You just know “Good to the last drop,” “Breakfast of champions,” and Just do it,” three slogans that get you out of bed, fed, and exercising. Today, they’re even bigger than the products they sell. They’re ingrained in our minds and our culture—to the benefit of big business.
Big business uses money to control the messages we consume. Nike and Electronic Arts will spend millions this weekend during the Masters Golf Tournament reconstructing Tiger Woods. And the machine rolls on.
Why, then, hasn’t big business tried to hit home the damage that will be wrought by Obamacare? How difficult would it be to come up with a slogan that captures a reduction in choice, massive debt and deficits to the national balance sheet, higher taxes for all (not just for the rich), and 16,500 new IRS jobs? Where has big business been?
You can’t blame small businesses. Small business lobbies, representing 95% of all businesses, have been vocal in their fight against Obamacare, just as they were when they fought back Hillarycare. The most visible have been the U.S. Chamber of Commerce (USCOC) and the National Federation of Independent Business (NFIB).
In fact, the USCOC spent $50 million fighting Obamacare before its passage on March 21 and aims to spend an additional $144 million to try to reform it with the November elections. President Tom Donohue, in a letter to his board of directors, wrote, “The Chamber is going to carry a message across the country that says the health care debate is not over.”
Meanwhile, the response on the part of big business has been a mixed bag at best. This is a travesty, considering that big business represents the largest number of private-sector workers in America. Why so quiet? For one, health care is an employer-driven business. Ever since the early ’60s, when the government imposed wage controls, businesses have used health care and benefits for employee retention and perks.
The perks have grown to be an employee entitlement and a nightmare for businesses. For example, when I was at Fidelity Investments 15 years ago, one of their growth businesses was managing health and benefits Fortune 500 companies chose to outsource. It had become an incredibly complicated and exceedingly expensive task.
Now with Obamacare, many of these same companies are smiling at the door, waving as that responsibility moves on to the government.
Obamacare supporter Wal-Mart is the single largest employer, with 1.8 million employees, followed by Kelly Services, a staffing and temporary help company with 750,000. Here’s what Carl T. Camden, CEO of Kelly, told BusinessWeek on the subject of health care in May of last year: “There are employers that don’t want the responsibility, and we are in that category…. My health care costs total more than my profits.”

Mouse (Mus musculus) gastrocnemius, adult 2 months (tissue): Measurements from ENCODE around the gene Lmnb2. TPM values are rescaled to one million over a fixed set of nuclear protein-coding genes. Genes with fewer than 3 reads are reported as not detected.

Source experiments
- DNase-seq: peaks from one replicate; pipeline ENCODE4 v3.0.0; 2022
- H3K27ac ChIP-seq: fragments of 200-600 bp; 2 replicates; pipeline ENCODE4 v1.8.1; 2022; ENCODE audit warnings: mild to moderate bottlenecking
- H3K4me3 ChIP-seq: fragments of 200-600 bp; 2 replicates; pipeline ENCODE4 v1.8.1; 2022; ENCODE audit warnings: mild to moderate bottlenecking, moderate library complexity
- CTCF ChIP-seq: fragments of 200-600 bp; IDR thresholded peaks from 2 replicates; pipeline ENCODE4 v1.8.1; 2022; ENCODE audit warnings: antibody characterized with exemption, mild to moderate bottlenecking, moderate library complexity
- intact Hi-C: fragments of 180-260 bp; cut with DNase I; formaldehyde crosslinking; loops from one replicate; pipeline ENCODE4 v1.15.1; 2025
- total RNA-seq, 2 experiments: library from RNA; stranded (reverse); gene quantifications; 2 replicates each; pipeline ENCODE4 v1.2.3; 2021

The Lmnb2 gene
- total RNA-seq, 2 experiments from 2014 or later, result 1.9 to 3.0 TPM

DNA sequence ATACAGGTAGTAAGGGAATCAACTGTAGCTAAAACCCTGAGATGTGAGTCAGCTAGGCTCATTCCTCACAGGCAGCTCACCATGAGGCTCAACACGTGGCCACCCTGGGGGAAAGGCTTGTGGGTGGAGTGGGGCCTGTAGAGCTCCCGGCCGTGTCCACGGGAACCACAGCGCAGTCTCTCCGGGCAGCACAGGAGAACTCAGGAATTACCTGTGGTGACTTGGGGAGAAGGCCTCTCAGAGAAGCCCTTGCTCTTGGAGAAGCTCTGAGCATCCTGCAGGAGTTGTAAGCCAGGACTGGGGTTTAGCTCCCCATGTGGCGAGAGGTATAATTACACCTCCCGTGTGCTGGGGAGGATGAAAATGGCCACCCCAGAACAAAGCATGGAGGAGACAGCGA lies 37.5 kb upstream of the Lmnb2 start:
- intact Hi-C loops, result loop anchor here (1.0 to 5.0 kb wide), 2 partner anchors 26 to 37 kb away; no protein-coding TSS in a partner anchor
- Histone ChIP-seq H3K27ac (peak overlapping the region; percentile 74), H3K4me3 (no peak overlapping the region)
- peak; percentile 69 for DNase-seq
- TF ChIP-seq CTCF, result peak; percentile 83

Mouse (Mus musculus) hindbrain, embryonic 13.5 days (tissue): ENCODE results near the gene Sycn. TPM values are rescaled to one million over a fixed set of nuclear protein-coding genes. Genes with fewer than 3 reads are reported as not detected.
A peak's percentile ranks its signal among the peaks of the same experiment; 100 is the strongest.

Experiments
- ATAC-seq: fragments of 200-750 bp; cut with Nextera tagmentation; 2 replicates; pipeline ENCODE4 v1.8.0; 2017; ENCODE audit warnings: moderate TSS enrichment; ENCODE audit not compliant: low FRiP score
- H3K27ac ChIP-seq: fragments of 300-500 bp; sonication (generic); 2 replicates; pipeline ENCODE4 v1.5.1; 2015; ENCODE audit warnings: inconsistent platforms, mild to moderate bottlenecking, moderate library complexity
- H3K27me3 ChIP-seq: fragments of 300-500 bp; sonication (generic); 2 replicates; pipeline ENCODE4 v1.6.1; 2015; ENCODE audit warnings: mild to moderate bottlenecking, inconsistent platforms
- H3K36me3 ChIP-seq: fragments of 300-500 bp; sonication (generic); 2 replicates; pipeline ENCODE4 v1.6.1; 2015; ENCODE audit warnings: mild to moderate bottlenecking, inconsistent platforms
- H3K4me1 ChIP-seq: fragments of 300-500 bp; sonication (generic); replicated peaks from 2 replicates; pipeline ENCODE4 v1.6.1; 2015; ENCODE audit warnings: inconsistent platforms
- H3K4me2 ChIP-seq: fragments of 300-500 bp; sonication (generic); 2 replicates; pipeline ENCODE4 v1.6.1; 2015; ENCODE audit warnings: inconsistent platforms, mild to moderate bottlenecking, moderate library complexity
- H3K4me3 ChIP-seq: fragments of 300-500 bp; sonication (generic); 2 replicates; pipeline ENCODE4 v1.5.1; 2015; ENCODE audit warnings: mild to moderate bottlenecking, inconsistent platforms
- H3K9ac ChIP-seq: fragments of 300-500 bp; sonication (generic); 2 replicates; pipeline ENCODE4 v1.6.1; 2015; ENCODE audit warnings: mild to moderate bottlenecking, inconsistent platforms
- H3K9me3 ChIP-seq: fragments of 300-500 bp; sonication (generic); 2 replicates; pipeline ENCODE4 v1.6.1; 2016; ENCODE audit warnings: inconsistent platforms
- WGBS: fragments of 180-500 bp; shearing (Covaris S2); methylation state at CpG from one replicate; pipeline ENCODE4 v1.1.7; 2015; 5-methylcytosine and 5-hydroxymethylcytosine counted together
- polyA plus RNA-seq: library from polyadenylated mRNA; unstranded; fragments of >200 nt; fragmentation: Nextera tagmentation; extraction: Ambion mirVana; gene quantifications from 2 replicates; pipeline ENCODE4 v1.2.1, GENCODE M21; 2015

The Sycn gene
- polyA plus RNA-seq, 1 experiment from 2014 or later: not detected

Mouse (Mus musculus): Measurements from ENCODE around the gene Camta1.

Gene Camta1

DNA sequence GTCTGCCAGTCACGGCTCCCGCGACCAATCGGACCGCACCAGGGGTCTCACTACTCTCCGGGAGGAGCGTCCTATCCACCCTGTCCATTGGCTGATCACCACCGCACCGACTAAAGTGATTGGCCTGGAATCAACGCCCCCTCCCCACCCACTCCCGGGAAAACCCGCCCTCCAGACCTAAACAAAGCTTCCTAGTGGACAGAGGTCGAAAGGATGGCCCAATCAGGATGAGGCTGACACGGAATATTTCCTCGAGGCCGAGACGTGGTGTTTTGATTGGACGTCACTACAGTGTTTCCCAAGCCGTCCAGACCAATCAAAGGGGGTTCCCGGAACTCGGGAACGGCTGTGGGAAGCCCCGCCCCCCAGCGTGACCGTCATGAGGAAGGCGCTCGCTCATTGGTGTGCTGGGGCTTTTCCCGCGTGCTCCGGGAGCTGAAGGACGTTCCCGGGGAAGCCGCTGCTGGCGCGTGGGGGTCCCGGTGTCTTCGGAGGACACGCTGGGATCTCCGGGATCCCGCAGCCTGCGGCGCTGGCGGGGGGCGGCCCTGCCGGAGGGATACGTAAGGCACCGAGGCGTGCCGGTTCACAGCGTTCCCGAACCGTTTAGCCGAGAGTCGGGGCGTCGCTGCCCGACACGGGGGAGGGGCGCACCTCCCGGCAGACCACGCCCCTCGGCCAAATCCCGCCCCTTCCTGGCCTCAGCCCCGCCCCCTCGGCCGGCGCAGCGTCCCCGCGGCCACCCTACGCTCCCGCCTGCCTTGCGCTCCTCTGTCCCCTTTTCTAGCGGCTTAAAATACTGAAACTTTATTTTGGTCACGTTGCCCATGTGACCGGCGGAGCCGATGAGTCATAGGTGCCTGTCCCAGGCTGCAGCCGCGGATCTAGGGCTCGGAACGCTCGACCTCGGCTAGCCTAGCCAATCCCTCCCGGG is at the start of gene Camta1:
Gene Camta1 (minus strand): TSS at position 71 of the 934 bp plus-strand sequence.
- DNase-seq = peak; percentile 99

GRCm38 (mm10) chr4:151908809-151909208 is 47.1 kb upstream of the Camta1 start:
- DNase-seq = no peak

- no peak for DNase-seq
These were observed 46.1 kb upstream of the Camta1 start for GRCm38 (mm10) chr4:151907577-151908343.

What about the companies not in bed with Obama on health care? Is it fair to go after them for not speaking out? No. Some, like Caterpillar, Verizon, John Deere, 3M, and AK Steel, have tried speaking up. Congressman Henry Waxman (D-CA30) wants to know why, and will bring them to Washington for questioning. Maybe Mr. Waxman should reread the law, which requires businesses to take charges in the quarter they are recognized. Business losses resulting from Obamacare could reach $14 billion, according to some estimates.
Business Roundtable (BRT) is the largest lobby of chief executive officers of leading U.S. companies. BRT has been stuck in the middle on Obamacare, trying to do the impossible and satisfy all its members. As a result, BRT has been absent from the debate. You see, large companies don’t have much to lose from complacency, since alienating customers is bad for the bottom line. Being first to speak out is not what big business does.
That’s a shame, considering that they, more than anyone, benefit from America’s free market system.
I’m in the trenches helping you fight for a free market system based on smaller government. Imagine reforming Obamacare with a system based on freedom of choice—like Americans enjoy when buying coffee, cereal, or sneakers. Big business could have helped push that message instead of wavering somewhere in the middle.
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